9. Juliekins says:

    I’m an AT&T customer (hi there, NSA, how’re ya doin?) and they’ve never asked for my SSN. Then again, I’ve been a customer for years, so it’s possible they asked for it a long time ago and I forgot.

    Still, that “Patriot Act” business is bullshit. I’d sooner believe they need it to run a credit check. I’m sure as shit not providing it in a (probably unencrypted) customer service chat room, either.

    • Juliekins says:

      @Juliekins: And I just spotted the little padlock, so it’s probably encrypted unless there are other circumstances (fake/expired cert, etc). Still, I wouldn’t give my SSN over chat.

      • ViperBorg says:

        @Juliekins: I’m also an AT&T customer (Hey, NSA, up yours) and, while I was not required to give my SSN at signup, 3 months later they locked my account down for fraud until I gave them information confirming that I was myself. That information HAD TO include, (I had no choice in the matter), my SSN.

        Up yours AT&T, you and the NSA and go and…
        I’m sure you can figure this one out between the two of you, hell, I’d bet you even had pratice.

    • rcorrino says:

      @Juliekins:

      Well there ya go. Why should they need to ask your SSN. They gots the NSA watchin their back

  10. junip says:

    That conversation looks shady to me. I wouldn’t have given my SSN either. They don’t need it.

    I remember going over the Patriot Act briefly when I worked as a personal banker, because the company was trying to stress that we needed all info properly documented for new accounts. Once had a guy with a totally fake number (all zeros or something) try to open a new account, and had a 10 minute debate with him over the fact that I couldn’t open a new account if he didn’t give me a real number. He ended up giving me one, but he could have just made it up. Patriot Act is a joke in my opinion.

  11. Guges says:

    They will try and get your SSN but you are not required to give it. The real reason for this is to check to see if you have any previous accounts that owe them money. If you don’t feel like giving your SSN, which you shouldn’t- a phone number or some other identifier can be used for the field to create a new account. They should know this and if not their supervisor should. They also can’t refuse to give you service without it either unless they have reason to believe you owe them money.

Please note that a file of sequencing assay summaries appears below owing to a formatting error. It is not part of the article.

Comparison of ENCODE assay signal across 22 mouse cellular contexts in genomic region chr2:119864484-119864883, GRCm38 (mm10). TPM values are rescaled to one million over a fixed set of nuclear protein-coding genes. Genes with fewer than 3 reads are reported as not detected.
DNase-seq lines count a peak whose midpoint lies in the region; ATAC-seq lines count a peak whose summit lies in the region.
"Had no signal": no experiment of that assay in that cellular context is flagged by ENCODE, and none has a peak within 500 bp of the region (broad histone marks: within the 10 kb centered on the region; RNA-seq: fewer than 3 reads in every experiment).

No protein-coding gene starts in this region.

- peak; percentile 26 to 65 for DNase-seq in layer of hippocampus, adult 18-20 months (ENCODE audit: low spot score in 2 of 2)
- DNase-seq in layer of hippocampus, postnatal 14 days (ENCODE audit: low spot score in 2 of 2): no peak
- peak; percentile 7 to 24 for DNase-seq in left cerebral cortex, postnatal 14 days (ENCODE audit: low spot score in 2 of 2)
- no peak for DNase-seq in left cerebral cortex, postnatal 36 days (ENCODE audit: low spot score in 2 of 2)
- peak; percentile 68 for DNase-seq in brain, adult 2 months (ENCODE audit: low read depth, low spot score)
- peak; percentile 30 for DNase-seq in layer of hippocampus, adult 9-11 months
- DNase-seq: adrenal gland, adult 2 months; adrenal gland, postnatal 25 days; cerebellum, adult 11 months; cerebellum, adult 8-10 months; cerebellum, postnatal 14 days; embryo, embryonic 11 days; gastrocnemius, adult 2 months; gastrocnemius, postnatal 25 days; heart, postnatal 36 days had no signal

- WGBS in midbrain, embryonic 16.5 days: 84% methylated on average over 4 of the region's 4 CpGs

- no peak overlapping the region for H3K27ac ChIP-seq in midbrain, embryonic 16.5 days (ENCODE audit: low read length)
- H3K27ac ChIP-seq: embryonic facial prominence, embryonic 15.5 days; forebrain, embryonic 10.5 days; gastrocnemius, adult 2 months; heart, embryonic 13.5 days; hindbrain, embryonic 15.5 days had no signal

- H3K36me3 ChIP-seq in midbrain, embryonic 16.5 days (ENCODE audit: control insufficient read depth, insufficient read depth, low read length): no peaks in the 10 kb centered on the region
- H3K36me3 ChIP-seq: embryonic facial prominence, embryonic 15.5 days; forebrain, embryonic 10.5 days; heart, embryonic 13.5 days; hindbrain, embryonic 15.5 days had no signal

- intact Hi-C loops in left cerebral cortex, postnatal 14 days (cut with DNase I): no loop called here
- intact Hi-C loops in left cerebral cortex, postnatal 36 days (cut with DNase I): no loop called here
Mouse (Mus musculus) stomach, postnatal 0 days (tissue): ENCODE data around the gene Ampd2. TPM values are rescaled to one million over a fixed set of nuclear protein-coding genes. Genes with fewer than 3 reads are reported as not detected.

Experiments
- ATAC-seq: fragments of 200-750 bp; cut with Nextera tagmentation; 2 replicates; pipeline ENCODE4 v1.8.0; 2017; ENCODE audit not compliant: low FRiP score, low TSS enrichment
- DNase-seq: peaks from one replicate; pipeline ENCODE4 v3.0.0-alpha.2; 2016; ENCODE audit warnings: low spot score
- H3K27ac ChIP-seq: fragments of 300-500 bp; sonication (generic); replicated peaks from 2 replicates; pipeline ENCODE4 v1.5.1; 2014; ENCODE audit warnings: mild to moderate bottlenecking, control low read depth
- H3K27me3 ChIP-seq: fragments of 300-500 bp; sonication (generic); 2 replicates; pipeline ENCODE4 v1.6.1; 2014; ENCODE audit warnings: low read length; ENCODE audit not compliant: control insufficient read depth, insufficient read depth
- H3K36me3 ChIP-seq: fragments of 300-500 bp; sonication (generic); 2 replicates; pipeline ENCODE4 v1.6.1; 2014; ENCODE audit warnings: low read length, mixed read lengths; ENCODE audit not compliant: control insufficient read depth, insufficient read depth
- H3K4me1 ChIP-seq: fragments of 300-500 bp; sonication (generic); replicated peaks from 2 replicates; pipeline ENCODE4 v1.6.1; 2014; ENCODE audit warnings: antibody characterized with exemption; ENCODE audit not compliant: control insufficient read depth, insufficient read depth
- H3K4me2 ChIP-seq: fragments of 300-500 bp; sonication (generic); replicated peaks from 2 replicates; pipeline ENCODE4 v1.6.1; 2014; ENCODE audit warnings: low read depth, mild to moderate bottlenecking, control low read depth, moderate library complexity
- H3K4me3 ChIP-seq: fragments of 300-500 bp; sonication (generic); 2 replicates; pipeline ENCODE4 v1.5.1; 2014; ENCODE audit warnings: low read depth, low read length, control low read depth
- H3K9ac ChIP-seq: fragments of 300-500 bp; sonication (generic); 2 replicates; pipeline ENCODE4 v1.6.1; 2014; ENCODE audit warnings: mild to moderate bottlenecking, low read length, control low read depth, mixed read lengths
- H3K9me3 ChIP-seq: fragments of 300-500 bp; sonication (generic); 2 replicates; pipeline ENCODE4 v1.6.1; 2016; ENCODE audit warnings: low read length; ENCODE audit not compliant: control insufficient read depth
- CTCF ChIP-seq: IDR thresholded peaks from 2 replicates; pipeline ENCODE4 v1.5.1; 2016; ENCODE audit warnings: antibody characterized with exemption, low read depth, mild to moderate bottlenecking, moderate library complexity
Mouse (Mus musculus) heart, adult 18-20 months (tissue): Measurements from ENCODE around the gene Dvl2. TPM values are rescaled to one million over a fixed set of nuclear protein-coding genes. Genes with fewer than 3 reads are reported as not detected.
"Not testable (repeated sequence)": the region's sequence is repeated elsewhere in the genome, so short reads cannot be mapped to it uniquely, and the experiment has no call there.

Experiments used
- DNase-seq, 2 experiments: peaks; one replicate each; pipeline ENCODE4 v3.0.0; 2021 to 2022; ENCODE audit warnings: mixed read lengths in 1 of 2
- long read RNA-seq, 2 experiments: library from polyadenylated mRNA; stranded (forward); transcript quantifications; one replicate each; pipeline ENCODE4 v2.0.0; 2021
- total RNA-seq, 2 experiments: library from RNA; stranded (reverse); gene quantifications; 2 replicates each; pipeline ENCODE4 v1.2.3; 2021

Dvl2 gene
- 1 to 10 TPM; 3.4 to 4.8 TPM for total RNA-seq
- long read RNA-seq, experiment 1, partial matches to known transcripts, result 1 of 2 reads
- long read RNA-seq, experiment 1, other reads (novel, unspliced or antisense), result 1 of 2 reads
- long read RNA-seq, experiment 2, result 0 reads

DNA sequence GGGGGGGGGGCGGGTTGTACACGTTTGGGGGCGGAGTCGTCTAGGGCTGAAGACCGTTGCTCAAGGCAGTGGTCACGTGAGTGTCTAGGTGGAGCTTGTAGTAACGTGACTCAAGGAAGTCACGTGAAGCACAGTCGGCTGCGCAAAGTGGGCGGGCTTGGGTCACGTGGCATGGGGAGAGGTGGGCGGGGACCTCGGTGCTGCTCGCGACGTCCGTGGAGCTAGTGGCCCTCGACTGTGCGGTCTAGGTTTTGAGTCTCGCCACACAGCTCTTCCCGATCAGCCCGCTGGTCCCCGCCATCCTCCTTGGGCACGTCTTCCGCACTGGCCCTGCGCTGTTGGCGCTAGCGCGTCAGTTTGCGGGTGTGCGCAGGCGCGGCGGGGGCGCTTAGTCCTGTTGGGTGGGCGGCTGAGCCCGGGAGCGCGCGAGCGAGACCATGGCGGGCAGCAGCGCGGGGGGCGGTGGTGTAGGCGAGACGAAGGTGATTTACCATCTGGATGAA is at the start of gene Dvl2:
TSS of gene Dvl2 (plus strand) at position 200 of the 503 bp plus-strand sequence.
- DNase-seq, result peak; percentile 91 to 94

~G

    • ARP says:

      @Guges: “They also can’t refuse to give you service without it either unless they have reason to believe you owe them money.”

      I believe they can refuse to give you service if they can’t conduct their search on you. There’s nothing that says they have to give you service. The only reason they would HAVE to give you service is if the basis of the refusal is because they’re discriminating against you in violation of Federal or State law (race, religion, etc.)

  12. djsyndrome says:

    A few months ago I was asked to provide an SSN for new Comcast service, but was told up front it was for a credit check. This was via telephone; I was ordering two lines of service (Cable TV and Internet).

  13. nikkimarie says:

    I had a Comcast collections account on my credit report from years ago and a shitty roommate. I assume it’s on my credit report because they had my social security number but I don’t remember giving it to them.

  14. Pylon83 says:

    I agree that their explanation for requiring an SSN is bull. However, they can require one for credit check purposes and to ensure you don’t have previous accounts that are still delinquient. You are totally within your rights to refuse to provide your SSN, but understand that Comcast/ATT/Sprint/(insert any other company that does business on a credit basis) can (generally) refuse to do business with you. They are well within their rights to insist on a credit check before staring service and (possibly) handing you a $500 HD-DVR or $100 cable modem. I can understand not wanting to give your SSN over a chat, but to simply refuse to provide it altogether is pretty unreasonable, unless of course you have bad credit or do owe them money. Welcome to 2008 folks, companies aren’t that trusting anymore.